Murray’s argument concerning marriage is a revelation because he takes many different statistics that seem relatively harmless on their own and shows how disastrous their combined effect has been for the United States. Marriage rates have fallen in everywhere in our society, but while the rate seems to have stabilized among the upper class, it has continued to decline in the lower class. The number of people in the lower class who are divorced or have never been married has skyrocketed since 1960, and thus many children are born and raised in single-parent households. There are those who argue that single parents can be just as effective at raising a child as a two parents, but even they cannot deny that lower class children raised by single mothers generally have access to fewer resources and opportunities as their peers with two parents. This is an enormous problem because children do not learn vital lessons that helped preceding generations get ahead. The decline of marriage also ties in well with the decline of religiosity because they both began their deterioration at around the same time. In fact, it could be argued that declining religiousness of the American population contributed to the decline in marriage because people felt it was less necessary to get married as the taboo against having children out of wedlock disappeared.

Murray provides a refutation of the commonly held misconception that poorer working class whites are more religious than their upper class counterparts. Citing evidence gathered in the General Social Survey distributed since the 1970s, Murray shows that while the amount of people in the upper and lower classes who consider themselves to be either religious or secular is about the same, the percentage of people in the upper class who regularly attend a worship service is about 15 percent higher than in the lower class. Since organized religion provides a weekly refresher course on the importance of good behavior to followers, the particularly sharp decline in religiosity in both classes might help explain the increase in all types of crimes. The situation in the lower class is worse because there has been a correspondingly larger decrease in religiosity.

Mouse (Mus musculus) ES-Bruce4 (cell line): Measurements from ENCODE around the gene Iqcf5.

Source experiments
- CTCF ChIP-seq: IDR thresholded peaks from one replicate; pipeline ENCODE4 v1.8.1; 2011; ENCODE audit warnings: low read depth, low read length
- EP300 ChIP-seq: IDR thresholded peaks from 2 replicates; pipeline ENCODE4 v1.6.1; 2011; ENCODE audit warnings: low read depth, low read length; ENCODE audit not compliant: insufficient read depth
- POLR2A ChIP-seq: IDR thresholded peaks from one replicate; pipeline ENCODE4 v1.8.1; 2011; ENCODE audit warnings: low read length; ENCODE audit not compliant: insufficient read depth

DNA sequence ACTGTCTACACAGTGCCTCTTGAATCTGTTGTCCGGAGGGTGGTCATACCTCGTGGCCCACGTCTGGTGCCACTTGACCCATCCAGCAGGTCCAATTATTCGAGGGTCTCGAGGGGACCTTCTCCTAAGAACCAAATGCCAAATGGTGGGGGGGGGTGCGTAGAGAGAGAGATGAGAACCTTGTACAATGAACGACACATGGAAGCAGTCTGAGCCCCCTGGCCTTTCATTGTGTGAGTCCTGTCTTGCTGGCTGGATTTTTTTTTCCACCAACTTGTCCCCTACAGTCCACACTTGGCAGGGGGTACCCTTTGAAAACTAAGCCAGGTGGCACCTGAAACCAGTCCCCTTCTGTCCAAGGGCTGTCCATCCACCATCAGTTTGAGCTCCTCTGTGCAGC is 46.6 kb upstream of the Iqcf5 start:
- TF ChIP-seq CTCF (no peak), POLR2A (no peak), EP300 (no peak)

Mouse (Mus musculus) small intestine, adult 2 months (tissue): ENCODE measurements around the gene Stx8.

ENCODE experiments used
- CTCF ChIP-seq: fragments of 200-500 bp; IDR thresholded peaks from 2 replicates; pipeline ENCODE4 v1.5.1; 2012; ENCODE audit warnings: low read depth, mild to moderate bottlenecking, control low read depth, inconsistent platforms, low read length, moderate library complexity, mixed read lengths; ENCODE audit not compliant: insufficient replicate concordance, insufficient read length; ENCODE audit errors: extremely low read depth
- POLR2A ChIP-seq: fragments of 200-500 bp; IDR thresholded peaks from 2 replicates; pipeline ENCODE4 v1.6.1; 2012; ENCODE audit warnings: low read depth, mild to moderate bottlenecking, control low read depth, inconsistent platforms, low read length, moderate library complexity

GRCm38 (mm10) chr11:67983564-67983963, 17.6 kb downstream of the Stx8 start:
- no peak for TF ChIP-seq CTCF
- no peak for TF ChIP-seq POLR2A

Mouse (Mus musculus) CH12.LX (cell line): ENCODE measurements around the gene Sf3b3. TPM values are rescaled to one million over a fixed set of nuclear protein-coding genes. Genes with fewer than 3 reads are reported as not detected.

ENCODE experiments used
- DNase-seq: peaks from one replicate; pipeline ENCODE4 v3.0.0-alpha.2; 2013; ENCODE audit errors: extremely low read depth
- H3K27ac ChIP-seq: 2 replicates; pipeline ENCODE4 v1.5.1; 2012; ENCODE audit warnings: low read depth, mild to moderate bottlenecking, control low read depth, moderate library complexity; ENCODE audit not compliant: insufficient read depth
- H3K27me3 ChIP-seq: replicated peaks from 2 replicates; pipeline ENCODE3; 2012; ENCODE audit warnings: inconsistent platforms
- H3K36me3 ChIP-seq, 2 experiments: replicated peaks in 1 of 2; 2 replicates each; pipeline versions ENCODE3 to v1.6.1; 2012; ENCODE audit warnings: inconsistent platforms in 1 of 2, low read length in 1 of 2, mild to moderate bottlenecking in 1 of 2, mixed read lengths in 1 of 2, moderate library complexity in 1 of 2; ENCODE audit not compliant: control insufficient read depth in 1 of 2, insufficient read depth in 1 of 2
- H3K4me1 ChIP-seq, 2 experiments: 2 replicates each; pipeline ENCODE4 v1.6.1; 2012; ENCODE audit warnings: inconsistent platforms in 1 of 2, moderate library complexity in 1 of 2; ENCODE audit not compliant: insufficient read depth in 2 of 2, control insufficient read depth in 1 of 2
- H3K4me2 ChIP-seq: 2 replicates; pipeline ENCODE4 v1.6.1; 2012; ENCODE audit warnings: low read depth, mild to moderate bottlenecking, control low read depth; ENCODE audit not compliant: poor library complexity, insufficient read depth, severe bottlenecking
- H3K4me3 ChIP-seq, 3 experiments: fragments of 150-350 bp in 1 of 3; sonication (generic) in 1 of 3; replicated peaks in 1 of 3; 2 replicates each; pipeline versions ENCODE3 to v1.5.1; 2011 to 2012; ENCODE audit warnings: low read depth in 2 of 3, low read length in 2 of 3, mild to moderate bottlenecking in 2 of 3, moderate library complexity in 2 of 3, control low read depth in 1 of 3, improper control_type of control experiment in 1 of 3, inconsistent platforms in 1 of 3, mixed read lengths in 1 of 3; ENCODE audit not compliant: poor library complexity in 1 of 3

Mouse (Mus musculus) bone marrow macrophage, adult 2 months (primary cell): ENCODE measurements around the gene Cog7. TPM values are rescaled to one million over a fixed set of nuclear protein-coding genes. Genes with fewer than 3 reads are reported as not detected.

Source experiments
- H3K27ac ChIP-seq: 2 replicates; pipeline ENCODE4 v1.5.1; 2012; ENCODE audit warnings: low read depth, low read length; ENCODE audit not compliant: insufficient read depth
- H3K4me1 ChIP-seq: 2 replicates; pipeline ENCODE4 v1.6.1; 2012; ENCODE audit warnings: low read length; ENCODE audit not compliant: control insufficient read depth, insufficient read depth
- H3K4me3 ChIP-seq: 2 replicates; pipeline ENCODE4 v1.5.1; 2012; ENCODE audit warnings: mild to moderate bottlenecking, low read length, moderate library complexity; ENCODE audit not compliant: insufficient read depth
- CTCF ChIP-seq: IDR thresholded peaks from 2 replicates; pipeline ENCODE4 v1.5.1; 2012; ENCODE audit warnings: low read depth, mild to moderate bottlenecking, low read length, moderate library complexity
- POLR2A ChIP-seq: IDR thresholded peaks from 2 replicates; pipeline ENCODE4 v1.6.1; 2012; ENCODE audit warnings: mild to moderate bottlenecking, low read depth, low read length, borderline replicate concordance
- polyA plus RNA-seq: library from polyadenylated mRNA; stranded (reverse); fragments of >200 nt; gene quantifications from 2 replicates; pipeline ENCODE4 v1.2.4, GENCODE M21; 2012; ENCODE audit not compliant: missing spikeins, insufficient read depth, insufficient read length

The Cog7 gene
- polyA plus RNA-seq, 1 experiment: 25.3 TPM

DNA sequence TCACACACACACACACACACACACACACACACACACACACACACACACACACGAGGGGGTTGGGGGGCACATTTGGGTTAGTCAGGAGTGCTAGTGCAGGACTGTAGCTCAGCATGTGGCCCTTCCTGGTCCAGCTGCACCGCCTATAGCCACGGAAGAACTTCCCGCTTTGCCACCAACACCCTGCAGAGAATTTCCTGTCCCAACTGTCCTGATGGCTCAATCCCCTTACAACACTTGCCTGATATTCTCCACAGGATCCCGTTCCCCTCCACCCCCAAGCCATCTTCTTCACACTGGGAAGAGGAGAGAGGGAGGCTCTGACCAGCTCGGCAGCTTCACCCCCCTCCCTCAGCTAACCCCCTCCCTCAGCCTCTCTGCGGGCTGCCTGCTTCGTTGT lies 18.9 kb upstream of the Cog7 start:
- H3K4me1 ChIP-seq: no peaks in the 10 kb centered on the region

American society has changed greatly in the last several decades due to the decline of Murray’s founding virtues. The decline disproportionately affected the lower class, and the upper class is understandably drifting apart from the rest of society. The members of both classes tend to live in clusters of communities with people similar to them. Murray succinctly points out the problem with this when he says “It is not a problem if truck drivers cannot empathize with the priorities of Yale professors. It is a problem if Yale professors, or producers of network news programs, or CEOs of great corporations, or presidential advisors cannot empathize with the priorities of truck drivers.” Members of the upper class tend to make far-reaching decisions that affect members of all other classes, but how can they make decisions that benefit people they do not understand? Unless members of the new upper class make a conscious effort to address their increasing separation from the lower class, no amount of welfare or social programs will be able to resolve the issue of income inequality.